On a recent sunny Tuesday morning when I toured the golden 9-mile stretch of Rockaway Beach, the largest oceanfront in the state, with Chief Lifeguard Janet Fash, I was shocked to see that almost all the beaches at the affluent western end of Belle Harbor and Neponsit were open. Each beach on Rockaway's western Gold Coast - where houses go for millions, where there is no subway service, no public boardwalk, and where parking permits are required - had four lifeguards protecting the sparse, vastly white bathers.
These are public beaches that essentially function as private beaches for the white locals affluent enough to access them.
Beach disparity in Rockaway is a black and white issue
In contrast, several miles to the east in the less affluent area of Far Rockaway - serving a largely minority community where more than 100,000 people are squashed into 2 square miles of housing projects, multiple dwellings, and single family homes - only two beaches from Beach 25th St. to Beach 72nd St. are open to the public.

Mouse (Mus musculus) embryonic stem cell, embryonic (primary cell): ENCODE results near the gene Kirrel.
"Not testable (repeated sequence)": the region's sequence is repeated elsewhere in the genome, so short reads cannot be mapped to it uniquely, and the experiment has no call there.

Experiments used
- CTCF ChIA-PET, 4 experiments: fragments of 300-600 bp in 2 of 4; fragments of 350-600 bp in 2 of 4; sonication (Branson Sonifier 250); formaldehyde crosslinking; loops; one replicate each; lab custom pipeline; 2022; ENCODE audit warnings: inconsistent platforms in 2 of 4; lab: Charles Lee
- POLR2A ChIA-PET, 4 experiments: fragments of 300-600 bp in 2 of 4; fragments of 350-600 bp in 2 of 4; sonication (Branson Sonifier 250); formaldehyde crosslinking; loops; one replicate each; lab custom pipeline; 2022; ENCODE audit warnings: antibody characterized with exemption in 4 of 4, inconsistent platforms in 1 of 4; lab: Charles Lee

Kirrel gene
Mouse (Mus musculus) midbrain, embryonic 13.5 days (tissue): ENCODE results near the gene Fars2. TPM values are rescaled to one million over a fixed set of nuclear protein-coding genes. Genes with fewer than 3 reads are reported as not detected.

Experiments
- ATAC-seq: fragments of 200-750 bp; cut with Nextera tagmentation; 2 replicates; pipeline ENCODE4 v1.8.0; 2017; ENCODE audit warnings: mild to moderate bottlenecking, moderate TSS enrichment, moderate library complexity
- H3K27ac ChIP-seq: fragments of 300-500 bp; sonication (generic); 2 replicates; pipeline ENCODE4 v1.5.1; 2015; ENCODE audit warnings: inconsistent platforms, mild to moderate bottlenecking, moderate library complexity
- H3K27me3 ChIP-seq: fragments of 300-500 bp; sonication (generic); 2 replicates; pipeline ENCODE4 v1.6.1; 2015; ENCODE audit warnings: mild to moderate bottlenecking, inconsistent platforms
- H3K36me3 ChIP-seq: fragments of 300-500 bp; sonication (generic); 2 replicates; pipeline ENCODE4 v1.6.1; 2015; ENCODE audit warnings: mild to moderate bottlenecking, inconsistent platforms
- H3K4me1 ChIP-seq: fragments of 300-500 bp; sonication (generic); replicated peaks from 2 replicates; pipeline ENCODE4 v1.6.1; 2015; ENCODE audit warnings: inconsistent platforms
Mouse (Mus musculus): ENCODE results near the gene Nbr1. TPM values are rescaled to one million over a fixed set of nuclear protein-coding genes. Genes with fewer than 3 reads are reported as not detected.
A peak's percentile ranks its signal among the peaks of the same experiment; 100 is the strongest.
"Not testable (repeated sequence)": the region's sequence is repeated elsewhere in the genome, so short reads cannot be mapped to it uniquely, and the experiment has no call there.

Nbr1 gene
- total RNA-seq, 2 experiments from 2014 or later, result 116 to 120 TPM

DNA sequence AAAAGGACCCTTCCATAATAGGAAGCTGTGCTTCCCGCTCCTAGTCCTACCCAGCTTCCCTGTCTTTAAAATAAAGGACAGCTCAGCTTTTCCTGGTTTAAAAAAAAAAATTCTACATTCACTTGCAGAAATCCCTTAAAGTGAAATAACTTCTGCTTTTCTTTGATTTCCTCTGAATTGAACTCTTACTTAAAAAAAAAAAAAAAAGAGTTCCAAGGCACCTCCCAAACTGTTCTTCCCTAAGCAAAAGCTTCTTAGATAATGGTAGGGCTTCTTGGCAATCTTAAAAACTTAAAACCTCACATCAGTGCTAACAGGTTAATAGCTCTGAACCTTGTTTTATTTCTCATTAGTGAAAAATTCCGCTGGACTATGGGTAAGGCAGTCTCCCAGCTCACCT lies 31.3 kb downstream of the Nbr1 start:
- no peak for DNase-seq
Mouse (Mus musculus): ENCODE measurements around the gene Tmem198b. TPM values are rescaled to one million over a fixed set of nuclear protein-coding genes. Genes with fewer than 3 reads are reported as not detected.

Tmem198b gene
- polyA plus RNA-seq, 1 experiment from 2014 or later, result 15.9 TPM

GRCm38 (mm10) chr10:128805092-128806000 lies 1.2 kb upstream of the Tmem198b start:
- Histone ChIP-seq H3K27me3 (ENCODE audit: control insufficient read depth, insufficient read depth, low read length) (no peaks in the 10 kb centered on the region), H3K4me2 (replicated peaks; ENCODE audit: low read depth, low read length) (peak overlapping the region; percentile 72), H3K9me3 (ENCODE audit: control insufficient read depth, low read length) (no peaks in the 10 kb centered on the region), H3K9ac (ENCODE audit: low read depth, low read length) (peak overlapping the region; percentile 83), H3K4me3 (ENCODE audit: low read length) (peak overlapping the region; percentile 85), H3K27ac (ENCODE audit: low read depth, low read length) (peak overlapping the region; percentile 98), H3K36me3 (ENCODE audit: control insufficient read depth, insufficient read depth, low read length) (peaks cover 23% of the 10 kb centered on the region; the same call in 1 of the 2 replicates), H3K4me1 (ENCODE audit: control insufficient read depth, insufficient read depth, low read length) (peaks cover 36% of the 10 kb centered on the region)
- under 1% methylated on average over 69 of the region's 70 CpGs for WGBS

On Beach 25th St., at 11:15 a.m. on the sunny Tuesday I trudged the sands, well over an hour after the beach's official 10 a.m. opening, there was but one lifeguard to safeguard the entire bay. There are supposed to be three lifeguards and a supervising lieutenant. (A second lifeguard, transferred from Belle Harbor, showed up as I was leaving.)
These two Rockaways couldn't have been more different than, well, black and white.